Originally posted 2016-02-12 12:00:50.
Heart disease is the leading cause of death in many countries, and high saturated fat intake has long been thought to be a major risk factor.
For this reason, health authorities have recommended limiting the intake of foods rich in saturated fat, such as meat and high-fat cheese.
However, studies indicate that high-fat cheese may actually protect against heart disease.
Additionally, several recent meta-analyses have been unable to find a link between saturated fat consumption and heart disease. However, there may be a small reduction in cardiovascular “events” when replaced with polyunsaturated fat.
This randomized crossover trial examined how saturated fat from meat and cheese affected blood lipids.
Thorning et al. Diets With High-Fat Cheese, High-Fat Meat, or Carbohydrate on Cardiovascular Risk Markers in Overweight Postmenopausal Women: A Randomized Crossover Trial. American Journal of Clinical Nutrition 2015.
This study compared the effects of saturated animal fats and carbohydrates on blood lipids, apolipoproteins and fat digestibility.
This 10-week study was a randomized crossover trial. A total of 19 postmenopausal women were recruited to participate.
Each participant’s energy requirements were calculated. Based on that, they were placed on a weight-maintenance diet to prevent weight changes during the study period.
The participants were then randomly assigned to one of three diets, each of which lasted for two weeks.
- High-cheese diet: This diet focused on cheese, but no other dairy products were included.
- High-meat diet: Participants on this diet were fed beef and pork, but no dairy products.
- Control diet: The control diet contained high amounts of carbs and low amounts of fat, as well as protein from lean meat. The carbs mainly consisted of fruit, white bread, pasta, marmalade, rice, cakes, biscuits and chocolate.
These three groups were isocaloric, meaning they had an equal energy content. In the high-cheese and high-meat groups, the percentage of energy provided was:
- Protein: 15%.
- Fat: 35% (13% from saturated fat).
- Carbs: 50%.
In the control diet, the percentage of energy provided was approximately:
- Protein: 15%.
- Fat: 25%.
- Carbs: 60%.
All three diets contained similar amounts of protein. The only difference was the source of fat — from cheese or meat — and the amount of fat, which differed between the high-fat/high-meat diets and the control diet.
Since this was a crossover trial, all participants received each of the test foods at different points during the study. However, the order in which they got the foods was randomized.
Additionally, due to the nature of the diets, it was impossible to blind the participants.
Each of the study cycles was separated by a 2-week period, to stabilize blood lipids between diets.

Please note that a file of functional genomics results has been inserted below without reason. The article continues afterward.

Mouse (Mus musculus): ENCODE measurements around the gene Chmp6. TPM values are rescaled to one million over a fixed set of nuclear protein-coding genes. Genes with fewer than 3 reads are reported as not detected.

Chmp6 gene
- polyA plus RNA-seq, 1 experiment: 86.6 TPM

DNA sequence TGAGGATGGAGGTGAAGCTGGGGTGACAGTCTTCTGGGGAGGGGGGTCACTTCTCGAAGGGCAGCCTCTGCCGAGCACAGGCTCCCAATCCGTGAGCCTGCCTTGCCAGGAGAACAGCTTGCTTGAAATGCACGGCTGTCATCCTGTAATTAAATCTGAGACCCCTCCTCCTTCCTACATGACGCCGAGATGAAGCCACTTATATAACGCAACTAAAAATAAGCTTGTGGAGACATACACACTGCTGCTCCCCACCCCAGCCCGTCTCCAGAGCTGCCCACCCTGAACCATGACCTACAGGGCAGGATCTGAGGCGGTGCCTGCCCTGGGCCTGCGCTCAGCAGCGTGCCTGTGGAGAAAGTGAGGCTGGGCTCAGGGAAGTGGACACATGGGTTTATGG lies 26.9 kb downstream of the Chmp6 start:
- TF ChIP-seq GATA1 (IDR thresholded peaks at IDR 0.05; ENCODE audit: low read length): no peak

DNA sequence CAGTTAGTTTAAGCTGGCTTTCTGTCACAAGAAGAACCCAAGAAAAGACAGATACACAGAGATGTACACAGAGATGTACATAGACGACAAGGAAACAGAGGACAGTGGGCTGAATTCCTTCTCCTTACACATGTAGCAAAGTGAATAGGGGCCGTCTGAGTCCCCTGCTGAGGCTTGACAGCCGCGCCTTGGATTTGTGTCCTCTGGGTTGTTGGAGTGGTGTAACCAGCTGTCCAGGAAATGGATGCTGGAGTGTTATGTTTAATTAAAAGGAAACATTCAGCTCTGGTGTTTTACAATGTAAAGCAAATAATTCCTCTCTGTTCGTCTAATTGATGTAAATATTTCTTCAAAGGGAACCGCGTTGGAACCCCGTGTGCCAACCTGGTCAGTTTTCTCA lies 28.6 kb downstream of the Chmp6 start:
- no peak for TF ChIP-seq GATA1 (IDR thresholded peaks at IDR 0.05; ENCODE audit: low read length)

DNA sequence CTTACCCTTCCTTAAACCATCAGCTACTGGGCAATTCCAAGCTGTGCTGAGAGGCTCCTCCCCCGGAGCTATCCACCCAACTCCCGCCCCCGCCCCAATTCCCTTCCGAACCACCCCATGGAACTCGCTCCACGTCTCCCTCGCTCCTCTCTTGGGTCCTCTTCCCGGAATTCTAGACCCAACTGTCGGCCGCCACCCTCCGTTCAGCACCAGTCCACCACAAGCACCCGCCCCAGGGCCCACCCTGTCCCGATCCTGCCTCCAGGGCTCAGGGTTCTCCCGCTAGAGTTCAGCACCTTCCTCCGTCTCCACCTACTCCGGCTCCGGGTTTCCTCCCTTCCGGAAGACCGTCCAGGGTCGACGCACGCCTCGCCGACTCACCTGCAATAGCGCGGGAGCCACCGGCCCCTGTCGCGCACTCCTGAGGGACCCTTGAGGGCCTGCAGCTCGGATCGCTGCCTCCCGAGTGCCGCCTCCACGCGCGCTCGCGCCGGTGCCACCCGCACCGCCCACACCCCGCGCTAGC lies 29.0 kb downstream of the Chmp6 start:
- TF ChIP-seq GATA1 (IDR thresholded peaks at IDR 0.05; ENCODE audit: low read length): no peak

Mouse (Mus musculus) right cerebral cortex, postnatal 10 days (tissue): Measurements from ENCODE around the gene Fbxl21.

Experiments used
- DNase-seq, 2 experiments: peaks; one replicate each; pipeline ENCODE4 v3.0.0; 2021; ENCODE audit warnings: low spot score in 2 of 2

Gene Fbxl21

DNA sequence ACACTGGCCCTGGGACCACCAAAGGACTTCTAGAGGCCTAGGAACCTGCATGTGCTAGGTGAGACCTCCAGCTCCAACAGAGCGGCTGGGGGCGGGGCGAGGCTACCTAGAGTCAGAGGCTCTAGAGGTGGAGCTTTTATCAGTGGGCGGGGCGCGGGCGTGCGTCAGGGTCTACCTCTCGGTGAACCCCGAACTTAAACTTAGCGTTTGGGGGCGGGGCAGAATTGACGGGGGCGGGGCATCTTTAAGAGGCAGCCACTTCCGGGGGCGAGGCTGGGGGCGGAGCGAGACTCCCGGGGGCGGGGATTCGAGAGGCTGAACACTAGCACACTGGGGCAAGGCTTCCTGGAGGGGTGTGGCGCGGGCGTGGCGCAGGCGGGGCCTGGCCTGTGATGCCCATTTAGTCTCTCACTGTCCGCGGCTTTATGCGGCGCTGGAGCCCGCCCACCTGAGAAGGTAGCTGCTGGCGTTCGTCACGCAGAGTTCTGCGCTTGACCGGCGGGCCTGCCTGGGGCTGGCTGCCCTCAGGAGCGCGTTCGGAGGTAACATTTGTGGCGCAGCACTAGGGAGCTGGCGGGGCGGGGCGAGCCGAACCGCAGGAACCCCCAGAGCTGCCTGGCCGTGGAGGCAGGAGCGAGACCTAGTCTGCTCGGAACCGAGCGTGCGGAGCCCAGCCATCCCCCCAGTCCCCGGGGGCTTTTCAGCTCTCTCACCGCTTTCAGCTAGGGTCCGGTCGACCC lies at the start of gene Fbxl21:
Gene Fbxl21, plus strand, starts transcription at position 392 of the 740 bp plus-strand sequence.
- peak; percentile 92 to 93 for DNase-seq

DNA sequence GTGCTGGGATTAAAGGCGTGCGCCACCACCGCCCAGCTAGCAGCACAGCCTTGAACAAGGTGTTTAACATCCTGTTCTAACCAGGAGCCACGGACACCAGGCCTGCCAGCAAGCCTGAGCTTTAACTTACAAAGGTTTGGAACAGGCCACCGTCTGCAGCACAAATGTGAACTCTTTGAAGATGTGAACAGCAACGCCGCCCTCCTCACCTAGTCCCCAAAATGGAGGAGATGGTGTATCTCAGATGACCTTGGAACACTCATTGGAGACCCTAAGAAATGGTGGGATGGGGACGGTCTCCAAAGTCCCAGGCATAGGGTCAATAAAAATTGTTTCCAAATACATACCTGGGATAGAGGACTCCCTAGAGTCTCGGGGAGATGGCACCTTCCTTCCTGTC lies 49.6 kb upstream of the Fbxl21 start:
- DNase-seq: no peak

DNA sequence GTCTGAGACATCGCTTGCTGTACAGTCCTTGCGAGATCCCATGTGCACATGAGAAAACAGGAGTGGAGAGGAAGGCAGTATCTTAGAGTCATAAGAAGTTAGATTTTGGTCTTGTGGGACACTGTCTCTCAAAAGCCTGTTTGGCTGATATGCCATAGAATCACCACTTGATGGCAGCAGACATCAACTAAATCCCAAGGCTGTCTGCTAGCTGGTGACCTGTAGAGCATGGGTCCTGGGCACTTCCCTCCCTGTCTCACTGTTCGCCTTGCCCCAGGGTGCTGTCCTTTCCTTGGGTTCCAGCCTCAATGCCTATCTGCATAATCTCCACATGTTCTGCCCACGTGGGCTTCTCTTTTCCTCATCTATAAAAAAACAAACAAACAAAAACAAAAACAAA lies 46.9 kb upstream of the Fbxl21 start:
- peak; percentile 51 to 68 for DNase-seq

At the beginning and end of each study period, blood samples were taken after a 12-hour fast. Fat digestibility was estimated by measuring fat in stools.
A total of 5 participants dropped out during the study period, and 14 completed it.
Compared to the control diet, both the high-cheese and high-meat diets increased levels of the “good” HDL-cholesterol by 5% and 8%, respectively.
Apolipoprotein A-1 levels also increased by 8% and 4%, respectively. Apolipoprotein A-1 is the protein that carries HDL cholesterol in the blood, and having higher levels is a good thing.
In the high-cheese diet, the ratio of apolipoprotein B and apolipoprotein A-1 also went down by 5%, which indicates reduced heart disease risk.
Total cholesterol, LDL cholesterol, apolipoprotein B and triglycerides remained similar between groups.
Additionally, the fat in cheese did not seem to be efficiently absorbed.
The saturated fat in meat and cheese did not have adverse effects on blood lipids, compared to a high-carb, low-fat diet.
The study also found that some of the fat in cheese is not digested, and passes out of the body with feces.
This study was well-designed and does not have any apparent shortcomings.
However, it has several limitations.
- There were only 14 participants that completed the study.
- The duration of the study was short.
- The participant group was very specific — postmenopausal women.
- Macronutrients were closely matched between diets, so the study does not provide a direct comparison of either cheese or meat as a whole.
- There was not a direct comparison of the different saturated fats found in cheese and meat. However, isolating these fats would neglect the potential interaction of the different nutrients in whole foods.
What Do Other Studies Say?
A high-fat diet rich in dairy calcium significantly decreased LDL-cholesterol, compared to a low-calcium diet.
Contrasting the results of the current study, other studies have shown a reduction in HDL-cholesterol and apolipoprotein A-1 when saturated fat has been replaced with carbs.
Supporting the results, a few observational studies have found a positive association between cheese intake and levels of HDL-cholesterol and apo A-1.
Summary and Real Life Application
For some time, health authorities have been recommending low-fat diets, saying that saturated fat increases the risk of heart disease.
However, the findings of this study (and many others) contradict those sources.
At the end of the day, saturated fat isn’t the demon it has been made out to be.
There is no reason to avoid saturated fat from whole foods, but there is no reason to glorify it and eat much of it either. It is neither good or bad, just neutral.